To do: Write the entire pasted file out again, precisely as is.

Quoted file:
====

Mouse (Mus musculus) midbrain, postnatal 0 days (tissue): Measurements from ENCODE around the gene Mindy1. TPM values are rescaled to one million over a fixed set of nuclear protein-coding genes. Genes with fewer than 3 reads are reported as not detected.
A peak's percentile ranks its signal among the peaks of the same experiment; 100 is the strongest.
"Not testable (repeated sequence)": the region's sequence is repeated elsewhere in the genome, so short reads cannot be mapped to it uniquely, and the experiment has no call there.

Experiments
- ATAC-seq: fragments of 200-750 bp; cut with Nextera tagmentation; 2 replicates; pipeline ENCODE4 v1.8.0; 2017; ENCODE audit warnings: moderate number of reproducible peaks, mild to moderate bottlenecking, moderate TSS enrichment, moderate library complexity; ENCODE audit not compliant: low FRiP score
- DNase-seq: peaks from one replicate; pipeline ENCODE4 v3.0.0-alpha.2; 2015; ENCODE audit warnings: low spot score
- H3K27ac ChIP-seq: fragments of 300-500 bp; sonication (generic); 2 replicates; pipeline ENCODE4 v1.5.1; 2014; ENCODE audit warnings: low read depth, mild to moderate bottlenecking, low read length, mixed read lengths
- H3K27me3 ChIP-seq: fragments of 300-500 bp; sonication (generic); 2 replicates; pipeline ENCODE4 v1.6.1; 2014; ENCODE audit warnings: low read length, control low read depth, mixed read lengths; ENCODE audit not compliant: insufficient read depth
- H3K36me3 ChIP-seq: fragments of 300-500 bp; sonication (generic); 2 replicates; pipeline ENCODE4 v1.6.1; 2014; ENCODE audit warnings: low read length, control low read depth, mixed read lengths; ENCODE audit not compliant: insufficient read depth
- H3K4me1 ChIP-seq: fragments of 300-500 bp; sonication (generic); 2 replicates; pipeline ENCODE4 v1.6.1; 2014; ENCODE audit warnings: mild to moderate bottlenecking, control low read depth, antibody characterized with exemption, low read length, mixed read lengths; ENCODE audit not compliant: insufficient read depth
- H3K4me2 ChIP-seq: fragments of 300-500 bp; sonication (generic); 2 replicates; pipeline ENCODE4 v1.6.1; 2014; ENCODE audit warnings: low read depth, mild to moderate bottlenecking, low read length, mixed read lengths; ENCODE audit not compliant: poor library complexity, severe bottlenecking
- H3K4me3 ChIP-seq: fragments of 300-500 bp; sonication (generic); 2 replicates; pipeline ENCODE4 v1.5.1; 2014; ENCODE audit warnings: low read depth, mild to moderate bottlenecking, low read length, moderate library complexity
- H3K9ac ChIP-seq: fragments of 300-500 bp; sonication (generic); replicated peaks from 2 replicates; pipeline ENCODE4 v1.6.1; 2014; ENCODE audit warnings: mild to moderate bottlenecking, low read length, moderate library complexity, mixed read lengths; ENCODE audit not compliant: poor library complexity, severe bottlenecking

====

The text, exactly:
Mouse (Mus musculus) midbrain, postnatal 0 days (tissue): Measurements from ENCODE around the gene Mindy1. TPM values are rescaled to one million over a fixed set of nuclear protein-coding genes. Genes with fewer than 3 reads are reported as not detected.
A peak's percentile ranks its signal among the peaks of the same experiment; 100 is the strongest.
"Not testable (repeated sequence)": the region's sequence is repeated elsewhere in the genome, so short reads cannot be mapped to it uniquely, and the experiment has no call there.

Experiments
- ATAC-seq: fragments of 200-750 bp; cut with Nextera tagmentation; 2 replicates; pipeline ENCODE4 v1.8.0; 2017; ENCODE audit warnings: moderate number of reproducible peaks, mild to moderate bottlenecking, moderate TSS enrichment, moderate library complexity; ENCODE audit not compliant: low FRiP score
- DNase-seq: peaks from one replicate; pipeline ENCODE4 v3.0.0-alpha.2; 2015; ENCODE audit warnings: low spot score
- H3K27ac ChIP-seq: fragments of 300-500 bp; sonication (generic); 2 replicates; pipeline ENCODE4 v1.5.1; 2014; ENCODE audit warnings: low read depth, mild to moderate bottlenecking, low read length, mixed read lengths
- H3K27me3 ChIP-seq: fragments of 300-500 bp; sonication (generic); 2 replicates; pipeline ENCODE4 v1.6.1; 2014; ENCODE audit warnings: low read length, control low read depth, mixed read lengths; ENCODE audit not compliant: insufficient read depth
- H3K36me3 ChIP-seq: fragments of 300-500 bp; sonication (generic); 2 replicates; pipeline ENCODE4 v1.6.1; 2014; ENCODE audit warnings: low read length, control low read depth, mixed read lengths; ENCODE audit not compliant: insufficient read depth
- H3K4me1 ChIP-seq: fragments of 300-500 bp; sonication (generic); 2 replicates; pipeline ENCODE4 v1.6.1; 2014; ENCODE audit warnings: mild to moderate bottlenecking, control low read depth, antibody characterized with exemption, low read length, mixed read lengths; ENCODE audit not compliant: insufficient read depth
- H3K4me2 ChIP-seq: fragments of 300-500 bp; sonication (generic); 2 replicates; pipeline ENCODE4 v1.6.1; 2014; ENCODE audit warnings: low read depth, mild to moderate bottlenecking, low read length, mixed read lengths; ENCODE audit not compliant: poor library complexity, severe bottlenecking
- H3K4me3 ChIP-seq: fragments of 300-500 bp; sonication (generic); 2 replicates; pipeline ENCODE4 v1.5.1; 2014; ENCODE audit warnings: low read depth, mild to moderate bottlenecking, low read length, moderate library complexity
- H3K9ac ChIP-seq: fragments of 300-500 bp; sonication (generic); replicated peaks from 2 replicates; pipeline ENCODE4 v1.6.1; 2014; ENCODE audit warnings: mild to moderate bottlenecking, low read length, moderate library complexity, mixed read lengths; ENCODE audit not compliant: poor library complexity, severe bottlenecking